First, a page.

Tuesday, March 16, 2010

Dutch Oven White Bread

This is a really simple bread, but the method is a little different. In some ways, it's easier than that other easy bread (I'm looking at you, no-knead) except for the kneading part.

You do need to knead.

But if you've got a stand mixer or a food processor, the machine does the work for you, so kneading isn't a big deal.

If you don't have a machine to do that work, kneading a bread like this isn't a huge effort.

And this method gives you a nice loaf of bread that you can eat the same day.

Dutch Oven White Bread

1 cup lukewarm water
2 1/4 teaspoons yeast (one package)
1 tablespoon sugar
1/2 cup semolina flour
2 cups bread flour
1 teaspoon kosher salt
1 tablespoon olive oil

Put the first 4 items in the bowl of your stand mixer, stir, and let it sit for ten minutes, until it's foamy.

Add the flour, salt and olive oil, and first mix, then knead on medium speed until elastic.

Form into a ball, drizzle with a little olive oil, put it back into the bowl (or another clean bowl. Cover the bowl with plastic wrap, and let it rest until it has doubled in size, about an hour.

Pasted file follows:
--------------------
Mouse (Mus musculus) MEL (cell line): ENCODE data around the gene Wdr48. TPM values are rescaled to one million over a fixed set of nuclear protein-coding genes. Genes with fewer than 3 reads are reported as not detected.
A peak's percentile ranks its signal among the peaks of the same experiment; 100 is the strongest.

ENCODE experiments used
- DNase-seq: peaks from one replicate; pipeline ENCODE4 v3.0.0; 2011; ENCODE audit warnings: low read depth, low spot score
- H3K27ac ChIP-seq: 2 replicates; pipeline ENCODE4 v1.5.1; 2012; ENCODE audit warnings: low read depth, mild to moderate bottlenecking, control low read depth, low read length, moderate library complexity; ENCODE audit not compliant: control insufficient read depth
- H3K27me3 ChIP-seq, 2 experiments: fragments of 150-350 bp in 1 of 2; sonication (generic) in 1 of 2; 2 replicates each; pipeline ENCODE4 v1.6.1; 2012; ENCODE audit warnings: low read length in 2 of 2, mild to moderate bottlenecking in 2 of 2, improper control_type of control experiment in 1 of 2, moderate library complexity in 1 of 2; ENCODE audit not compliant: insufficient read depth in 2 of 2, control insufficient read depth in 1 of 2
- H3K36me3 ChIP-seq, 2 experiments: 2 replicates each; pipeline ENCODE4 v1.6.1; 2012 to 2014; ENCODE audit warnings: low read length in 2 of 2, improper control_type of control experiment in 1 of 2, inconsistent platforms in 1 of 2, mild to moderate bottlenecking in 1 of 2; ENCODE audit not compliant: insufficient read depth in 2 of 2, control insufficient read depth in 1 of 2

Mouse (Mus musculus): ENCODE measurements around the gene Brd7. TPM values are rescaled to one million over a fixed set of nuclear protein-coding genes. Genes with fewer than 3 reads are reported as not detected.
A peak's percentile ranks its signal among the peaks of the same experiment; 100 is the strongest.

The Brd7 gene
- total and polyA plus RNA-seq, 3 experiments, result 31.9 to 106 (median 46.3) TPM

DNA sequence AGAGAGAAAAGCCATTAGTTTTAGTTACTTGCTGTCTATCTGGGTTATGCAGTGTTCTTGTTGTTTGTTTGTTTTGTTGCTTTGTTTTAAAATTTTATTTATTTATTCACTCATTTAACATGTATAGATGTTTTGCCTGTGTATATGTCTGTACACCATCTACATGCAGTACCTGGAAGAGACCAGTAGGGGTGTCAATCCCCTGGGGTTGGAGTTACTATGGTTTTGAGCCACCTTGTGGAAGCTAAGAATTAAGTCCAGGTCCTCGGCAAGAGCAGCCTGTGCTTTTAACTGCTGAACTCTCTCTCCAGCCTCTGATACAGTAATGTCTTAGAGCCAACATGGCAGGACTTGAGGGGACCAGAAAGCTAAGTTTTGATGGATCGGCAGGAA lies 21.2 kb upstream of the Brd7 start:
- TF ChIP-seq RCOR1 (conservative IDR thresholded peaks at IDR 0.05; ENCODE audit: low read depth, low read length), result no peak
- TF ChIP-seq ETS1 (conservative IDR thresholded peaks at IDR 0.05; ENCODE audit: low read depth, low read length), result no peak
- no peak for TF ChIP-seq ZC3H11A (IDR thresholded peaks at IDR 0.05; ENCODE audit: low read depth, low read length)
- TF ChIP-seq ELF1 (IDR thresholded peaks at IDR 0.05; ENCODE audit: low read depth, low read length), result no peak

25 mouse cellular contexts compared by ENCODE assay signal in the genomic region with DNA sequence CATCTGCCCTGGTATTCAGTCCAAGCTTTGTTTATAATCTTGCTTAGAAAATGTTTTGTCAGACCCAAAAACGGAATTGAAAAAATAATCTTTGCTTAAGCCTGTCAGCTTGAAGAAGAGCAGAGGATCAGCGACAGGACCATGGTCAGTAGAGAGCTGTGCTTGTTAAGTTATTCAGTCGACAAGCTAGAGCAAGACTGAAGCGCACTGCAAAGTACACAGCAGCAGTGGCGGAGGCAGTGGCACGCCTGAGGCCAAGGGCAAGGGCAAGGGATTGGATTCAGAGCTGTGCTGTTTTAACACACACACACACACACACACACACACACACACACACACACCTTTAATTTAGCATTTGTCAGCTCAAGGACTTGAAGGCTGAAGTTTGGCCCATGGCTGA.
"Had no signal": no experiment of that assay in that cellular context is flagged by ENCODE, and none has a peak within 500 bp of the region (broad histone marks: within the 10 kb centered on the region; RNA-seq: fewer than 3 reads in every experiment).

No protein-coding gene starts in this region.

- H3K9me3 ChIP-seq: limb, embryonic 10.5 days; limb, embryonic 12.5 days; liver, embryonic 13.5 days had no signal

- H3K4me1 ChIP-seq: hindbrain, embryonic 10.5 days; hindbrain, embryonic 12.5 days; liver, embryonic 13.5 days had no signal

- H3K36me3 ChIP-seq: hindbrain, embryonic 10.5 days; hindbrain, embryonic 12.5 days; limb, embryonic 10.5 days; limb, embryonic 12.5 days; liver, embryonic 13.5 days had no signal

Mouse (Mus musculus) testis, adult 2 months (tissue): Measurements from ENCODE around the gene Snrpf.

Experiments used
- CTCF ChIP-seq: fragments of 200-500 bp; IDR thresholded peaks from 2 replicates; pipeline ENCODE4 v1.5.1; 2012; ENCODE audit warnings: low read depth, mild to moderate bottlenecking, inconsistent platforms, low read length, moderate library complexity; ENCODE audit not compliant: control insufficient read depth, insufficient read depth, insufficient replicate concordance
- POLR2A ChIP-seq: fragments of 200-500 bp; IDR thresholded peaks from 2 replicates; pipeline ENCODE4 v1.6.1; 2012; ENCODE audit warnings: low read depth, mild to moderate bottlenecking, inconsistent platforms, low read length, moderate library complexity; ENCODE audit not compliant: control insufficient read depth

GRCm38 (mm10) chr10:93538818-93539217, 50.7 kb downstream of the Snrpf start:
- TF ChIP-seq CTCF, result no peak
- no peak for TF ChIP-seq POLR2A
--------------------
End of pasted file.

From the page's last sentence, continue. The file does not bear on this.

When it has doubled, take it out of the bowl form it into a nice tight ball. Sprinkle some cornmeal on the bottom of your dutch oven (I used a 5 1/2-quart).

Put the ball into the pot:


Put the cover on it and let it sit for about 1/4 of the time the first rise took - about 15
After fifteen minutes, you'll see that it has started to rise.

Like this:

Put the pot into a COLD oven.
Set the temp to 400 degrees.

Bake for 1 hour, or until nicely browned, like this:

Take a close look!



CJ said...

That looks beautiful. Love the addition of seminola to the dough. I don't have a stand mixer, but don't mind a little hand kneading.


Donna Currie said...

Hi CJ!

I put semolina in just about all of my white bread recipes. It adds a wonderful flavor to the bread. I've found two different types, and the difference is how fine it's ground. One is like a flour and the other is like a little more gritty, almost like a very fine cornmeal. I didn't notice much of a difference at all, so it's more a matter of which one is more available where you are.

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